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How to Iron a Dress Shirt in 5 Easy Steps

BY Buffalo Jackson Insight
BY Amanda Uher

How to Iron a Dress Shirt in 5 Easy Steps

If an occasion calls for a dress shirt, you can bet it calls for that shirt to be ironed. Gentlemen, if you can change a tire, rebuild a Harley, and thru-hike the PCT - but don’t know how to iron a dress shirt - you’re missing a basic life skill. Want to really be ready for anything? Grab your wrinkled dress shirt and break out the ironing board, fellas.



Ironing Board with cover (clean bath towels laid on a table will work in a pinch)


Spray starch (optional)


Step 1: Prepare your supplies.

Before you begin, make sure your iron is clean and your shirt is clean. Ironing a dirty shirt will set any stains, and ironing with a dirty iron can make new ones. All clear? Good. Now fill the water chamber in the iron with fresh water, preferably distilled or bottled. Set up your ironing board near an outlet. Plug in the iron and choose the heat setting with your shirt’s fabric content as your guide. Keep hangers nearby so you can hang up your shirts immediately after ironing. (If desired, use spray starch -- it makes your ironing efforts crisper and can keep your shirt wrinkle-free for longer, but if you use too much of it, you’ll have buildup on your iron and your shirt. We don’t have a strong opinion on it one way or the other. Just be sure to follow the directions on the can.)

Step 2: Collar + Cuffs

Begin with the shirt collar flipped up and laid flat, with the underside facing up. Iron from the corners to the middle, then flip it over and repeat on the other side. Do not turn down the collar until you’ve finished ironing the entire shirt, and do not iron a crease into the collar. Now, move to the cuffs. In the same way as the collar, unbutton one cuff and lay it flat with the wrong side up first. Iron from the bottom edge of the cuff toward the sleeve, then flip and repeat. Do the same on the other cuff and you’re ready to move on.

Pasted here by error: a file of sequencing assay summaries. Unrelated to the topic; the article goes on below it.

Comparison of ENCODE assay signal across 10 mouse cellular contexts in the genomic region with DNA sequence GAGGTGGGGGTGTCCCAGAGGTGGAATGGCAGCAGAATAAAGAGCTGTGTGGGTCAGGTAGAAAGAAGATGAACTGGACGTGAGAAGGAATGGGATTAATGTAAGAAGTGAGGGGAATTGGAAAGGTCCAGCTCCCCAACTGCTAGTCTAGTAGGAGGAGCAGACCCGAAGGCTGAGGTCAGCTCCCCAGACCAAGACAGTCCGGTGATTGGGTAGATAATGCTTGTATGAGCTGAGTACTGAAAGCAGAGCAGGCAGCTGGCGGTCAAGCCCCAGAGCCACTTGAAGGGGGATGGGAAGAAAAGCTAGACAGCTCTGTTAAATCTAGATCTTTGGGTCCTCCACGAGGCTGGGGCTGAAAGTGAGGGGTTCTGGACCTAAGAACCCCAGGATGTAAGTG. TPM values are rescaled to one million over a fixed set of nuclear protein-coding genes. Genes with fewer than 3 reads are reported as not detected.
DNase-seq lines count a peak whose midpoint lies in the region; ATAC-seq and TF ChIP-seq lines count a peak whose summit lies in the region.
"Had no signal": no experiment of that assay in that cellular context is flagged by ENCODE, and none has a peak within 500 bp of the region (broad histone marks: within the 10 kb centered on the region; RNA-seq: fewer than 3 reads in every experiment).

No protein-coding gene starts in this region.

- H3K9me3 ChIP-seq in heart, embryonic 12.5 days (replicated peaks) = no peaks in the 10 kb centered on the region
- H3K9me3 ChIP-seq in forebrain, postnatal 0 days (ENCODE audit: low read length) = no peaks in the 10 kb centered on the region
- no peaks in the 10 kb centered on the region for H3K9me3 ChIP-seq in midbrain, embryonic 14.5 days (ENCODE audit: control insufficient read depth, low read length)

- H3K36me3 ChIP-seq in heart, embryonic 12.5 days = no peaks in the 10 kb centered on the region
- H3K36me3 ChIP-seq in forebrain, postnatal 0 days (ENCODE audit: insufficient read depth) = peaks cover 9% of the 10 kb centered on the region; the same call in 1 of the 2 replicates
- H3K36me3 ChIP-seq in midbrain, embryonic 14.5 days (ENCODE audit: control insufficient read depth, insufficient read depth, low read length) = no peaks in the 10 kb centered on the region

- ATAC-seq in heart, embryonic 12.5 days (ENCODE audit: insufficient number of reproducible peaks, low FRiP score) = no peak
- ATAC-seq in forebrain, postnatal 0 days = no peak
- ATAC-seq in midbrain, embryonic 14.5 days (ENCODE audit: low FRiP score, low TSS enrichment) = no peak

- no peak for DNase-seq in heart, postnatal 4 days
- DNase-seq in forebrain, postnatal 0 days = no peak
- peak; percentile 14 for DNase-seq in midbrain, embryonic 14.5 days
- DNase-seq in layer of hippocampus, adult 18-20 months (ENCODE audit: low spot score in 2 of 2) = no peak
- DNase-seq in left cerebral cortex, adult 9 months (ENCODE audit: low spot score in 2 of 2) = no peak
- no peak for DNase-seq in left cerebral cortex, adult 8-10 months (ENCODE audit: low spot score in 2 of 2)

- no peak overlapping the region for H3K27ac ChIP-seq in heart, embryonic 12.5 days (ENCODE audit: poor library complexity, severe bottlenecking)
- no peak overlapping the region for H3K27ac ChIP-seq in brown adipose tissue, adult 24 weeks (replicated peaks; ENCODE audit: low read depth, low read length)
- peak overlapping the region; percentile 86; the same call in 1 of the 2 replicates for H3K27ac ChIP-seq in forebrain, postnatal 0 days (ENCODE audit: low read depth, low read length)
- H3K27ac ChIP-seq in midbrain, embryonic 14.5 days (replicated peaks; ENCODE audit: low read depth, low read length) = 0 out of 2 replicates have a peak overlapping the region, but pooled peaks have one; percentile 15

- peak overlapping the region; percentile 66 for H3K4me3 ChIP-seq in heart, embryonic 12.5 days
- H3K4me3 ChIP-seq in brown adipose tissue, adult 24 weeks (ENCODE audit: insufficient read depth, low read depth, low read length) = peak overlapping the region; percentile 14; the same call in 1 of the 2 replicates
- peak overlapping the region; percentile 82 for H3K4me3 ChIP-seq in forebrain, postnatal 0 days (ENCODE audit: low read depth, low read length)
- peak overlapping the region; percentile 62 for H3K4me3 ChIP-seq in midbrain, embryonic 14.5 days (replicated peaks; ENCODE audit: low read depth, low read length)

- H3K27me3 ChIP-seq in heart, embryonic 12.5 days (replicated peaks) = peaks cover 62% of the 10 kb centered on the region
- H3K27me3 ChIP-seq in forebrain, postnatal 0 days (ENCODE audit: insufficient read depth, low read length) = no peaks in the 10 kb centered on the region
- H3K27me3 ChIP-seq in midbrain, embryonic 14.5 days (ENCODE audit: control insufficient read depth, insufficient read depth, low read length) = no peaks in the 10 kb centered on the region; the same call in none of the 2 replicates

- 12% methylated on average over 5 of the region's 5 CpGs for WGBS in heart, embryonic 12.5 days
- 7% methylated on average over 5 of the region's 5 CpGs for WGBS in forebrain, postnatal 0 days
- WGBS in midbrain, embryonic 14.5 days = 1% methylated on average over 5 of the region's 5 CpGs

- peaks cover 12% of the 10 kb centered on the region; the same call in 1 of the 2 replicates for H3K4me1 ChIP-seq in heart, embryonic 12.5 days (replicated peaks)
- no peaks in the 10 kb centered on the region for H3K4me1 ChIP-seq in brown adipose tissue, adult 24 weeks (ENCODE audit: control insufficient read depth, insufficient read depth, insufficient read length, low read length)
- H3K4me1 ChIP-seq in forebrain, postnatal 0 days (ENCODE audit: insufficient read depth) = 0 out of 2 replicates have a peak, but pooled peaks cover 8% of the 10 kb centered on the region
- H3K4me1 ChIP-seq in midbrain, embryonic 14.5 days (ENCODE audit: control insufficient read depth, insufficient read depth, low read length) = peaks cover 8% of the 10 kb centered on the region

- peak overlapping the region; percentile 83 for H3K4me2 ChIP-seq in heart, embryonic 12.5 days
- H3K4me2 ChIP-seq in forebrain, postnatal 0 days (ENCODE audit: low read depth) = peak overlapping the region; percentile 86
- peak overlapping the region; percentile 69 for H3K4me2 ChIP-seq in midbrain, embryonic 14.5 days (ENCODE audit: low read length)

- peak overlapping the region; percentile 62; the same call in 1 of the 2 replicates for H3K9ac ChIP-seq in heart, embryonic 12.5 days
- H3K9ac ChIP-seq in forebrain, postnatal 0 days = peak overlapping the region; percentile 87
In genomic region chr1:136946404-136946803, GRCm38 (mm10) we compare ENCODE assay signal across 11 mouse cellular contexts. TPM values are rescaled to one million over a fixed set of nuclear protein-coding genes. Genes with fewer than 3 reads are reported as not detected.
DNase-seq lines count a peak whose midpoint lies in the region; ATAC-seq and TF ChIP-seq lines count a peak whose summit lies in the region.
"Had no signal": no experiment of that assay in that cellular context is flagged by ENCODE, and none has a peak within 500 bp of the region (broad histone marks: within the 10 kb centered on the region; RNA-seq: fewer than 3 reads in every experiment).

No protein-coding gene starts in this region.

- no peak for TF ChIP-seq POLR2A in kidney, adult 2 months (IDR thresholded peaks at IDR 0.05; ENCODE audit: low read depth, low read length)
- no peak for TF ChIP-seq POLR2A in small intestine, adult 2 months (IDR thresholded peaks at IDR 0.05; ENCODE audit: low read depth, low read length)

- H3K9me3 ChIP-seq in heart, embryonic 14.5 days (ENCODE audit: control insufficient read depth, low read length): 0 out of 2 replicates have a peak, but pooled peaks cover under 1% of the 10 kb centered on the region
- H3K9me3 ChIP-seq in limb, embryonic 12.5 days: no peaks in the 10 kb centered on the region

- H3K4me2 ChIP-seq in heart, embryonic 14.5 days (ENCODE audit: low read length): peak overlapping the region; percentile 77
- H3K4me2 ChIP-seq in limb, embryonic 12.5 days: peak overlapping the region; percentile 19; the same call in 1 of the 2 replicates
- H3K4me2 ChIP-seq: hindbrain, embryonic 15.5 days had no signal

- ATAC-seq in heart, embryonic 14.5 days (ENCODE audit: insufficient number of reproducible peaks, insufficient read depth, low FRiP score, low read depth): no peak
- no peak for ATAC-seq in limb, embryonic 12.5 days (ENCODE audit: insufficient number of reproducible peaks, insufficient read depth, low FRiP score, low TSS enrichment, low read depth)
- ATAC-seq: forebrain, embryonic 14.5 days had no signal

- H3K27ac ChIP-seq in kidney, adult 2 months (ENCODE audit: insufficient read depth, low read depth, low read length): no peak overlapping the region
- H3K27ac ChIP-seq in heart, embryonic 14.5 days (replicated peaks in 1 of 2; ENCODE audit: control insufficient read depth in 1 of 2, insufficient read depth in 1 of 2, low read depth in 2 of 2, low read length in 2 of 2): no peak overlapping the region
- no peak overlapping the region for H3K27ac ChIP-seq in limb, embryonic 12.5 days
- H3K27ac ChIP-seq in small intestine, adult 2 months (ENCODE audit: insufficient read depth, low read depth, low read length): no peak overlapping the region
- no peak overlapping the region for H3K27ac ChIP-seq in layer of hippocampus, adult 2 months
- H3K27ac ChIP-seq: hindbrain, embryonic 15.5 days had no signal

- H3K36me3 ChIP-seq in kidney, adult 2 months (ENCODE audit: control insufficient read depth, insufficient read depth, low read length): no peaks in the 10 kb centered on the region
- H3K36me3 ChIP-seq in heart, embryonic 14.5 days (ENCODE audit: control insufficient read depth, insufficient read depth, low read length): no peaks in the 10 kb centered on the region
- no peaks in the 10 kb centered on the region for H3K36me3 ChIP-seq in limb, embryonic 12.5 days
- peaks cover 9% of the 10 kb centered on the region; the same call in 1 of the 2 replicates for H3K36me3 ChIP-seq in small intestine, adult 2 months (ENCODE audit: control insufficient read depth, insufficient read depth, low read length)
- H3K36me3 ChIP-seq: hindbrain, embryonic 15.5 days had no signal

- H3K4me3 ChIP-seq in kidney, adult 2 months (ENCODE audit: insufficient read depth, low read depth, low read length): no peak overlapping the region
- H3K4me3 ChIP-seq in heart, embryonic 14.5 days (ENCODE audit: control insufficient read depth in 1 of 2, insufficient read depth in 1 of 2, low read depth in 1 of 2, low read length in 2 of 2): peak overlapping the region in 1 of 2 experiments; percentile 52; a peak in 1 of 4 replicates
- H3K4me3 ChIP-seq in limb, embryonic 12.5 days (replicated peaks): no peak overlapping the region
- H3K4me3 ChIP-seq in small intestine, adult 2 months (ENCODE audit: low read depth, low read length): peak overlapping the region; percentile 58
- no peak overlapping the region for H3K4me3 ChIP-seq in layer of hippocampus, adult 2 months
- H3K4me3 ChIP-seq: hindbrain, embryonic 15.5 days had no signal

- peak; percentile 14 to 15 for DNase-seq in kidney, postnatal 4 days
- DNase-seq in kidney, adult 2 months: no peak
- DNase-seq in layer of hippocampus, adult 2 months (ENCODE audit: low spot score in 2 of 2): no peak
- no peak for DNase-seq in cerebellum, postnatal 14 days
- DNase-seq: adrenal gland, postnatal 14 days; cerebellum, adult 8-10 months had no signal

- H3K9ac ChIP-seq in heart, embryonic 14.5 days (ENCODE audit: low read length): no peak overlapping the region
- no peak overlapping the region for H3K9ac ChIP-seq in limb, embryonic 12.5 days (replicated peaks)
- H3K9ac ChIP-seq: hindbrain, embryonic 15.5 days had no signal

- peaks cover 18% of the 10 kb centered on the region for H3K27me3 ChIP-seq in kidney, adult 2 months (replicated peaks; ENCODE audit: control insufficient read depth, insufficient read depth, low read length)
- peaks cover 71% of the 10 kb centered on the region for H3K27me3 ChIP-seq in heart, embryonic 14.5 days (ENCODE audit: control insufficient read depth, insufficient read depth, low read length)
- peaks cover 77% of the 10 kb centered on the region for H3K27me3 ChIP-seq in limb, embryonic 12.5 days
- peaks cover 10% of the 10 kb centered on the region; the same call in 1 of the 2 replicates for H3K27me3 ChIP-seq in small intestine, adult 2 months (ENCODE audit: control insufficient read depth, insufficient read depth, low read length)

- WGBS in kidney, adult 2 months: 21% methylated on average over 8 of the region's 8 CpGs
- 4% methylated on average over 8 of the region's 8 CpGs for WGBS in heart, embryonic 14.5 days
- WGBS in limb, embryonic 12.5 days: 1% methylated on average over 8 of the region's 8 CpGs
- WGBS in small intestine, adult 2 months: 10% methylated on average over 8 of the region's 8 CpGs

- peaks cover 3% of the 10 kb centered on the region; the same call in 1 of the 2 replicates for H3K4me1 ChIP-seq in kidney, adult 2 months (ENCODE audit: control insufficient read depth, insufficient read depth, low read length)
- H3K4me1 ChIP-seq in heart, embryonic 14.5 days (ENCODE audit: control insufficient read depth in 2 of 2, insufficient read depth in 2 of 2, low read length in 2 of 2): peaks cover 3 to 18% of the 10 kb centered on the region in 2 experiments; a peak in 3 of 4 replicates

Step 3: Sleeves

This is probably the trickiest step, but we believe in you. (Also, pro tip: if you’re planning to wear a jacket, you can cheat and skip this step altogether. Just complete steps 2 and 5, and you’re home free -- just don’t take off your jacket!) Back to the sleeves. Move the body of the shirt out of your way and lay one sleeve along the board, pulling it taut. Using your hands, begin at the seam (the one that runs from the armpit to the cuff) and smooth the sleeve fabric so you end up with another “seam” that runs from the shoulder to the other side of the cuff. Be sure both layers of fabric are smooth. Iron the length of the sleeve in long, even strokes. Flip and repeat. Before moving on, put the armpit of the shirt over the narrow end of the ironing board. Smooth the shoulder over the top of the board and iron the shoulder flat. Repeat on the other side.

Step 4: Back

Position the shirt so the neck is toward the narrow end of the ironing board. (If you haven’t already, be sure to unbutton the shirt so you’re not ironing double layers of fabric -- that’s what makes those sleeves so tricky.) Beginning at the yoke (the part that connects the shirt to the collar), iron down the shirt in long, steady strokes. You will need to reposition the shirt as you make your way across the back. If there are pleats in the back (coming off from the bottom of the yoke), iron just the pleats into sharp folds, and then iron the area around the pleats smooth to the rest of the back.

Step 5: Front

Again with the shirt neck at the narrow end of the board, iron each side of the front in long, smooth strokes from the collar down to the bottom (except on a shirt pocket; iron pockets from the bottom to the top). Carefully weave the iron tip between shirt buttons, not over the buttons.

This is independence, gentlemen. Got a last minute interview or date? No more calling your mom to iron your shirt. (Or looking like you just rolled out of bed. In a dress shirt.) When you know how to iron a dress shirt, you are in charge of how well-dressed you’ll look. In our book, that’s worth the effort.

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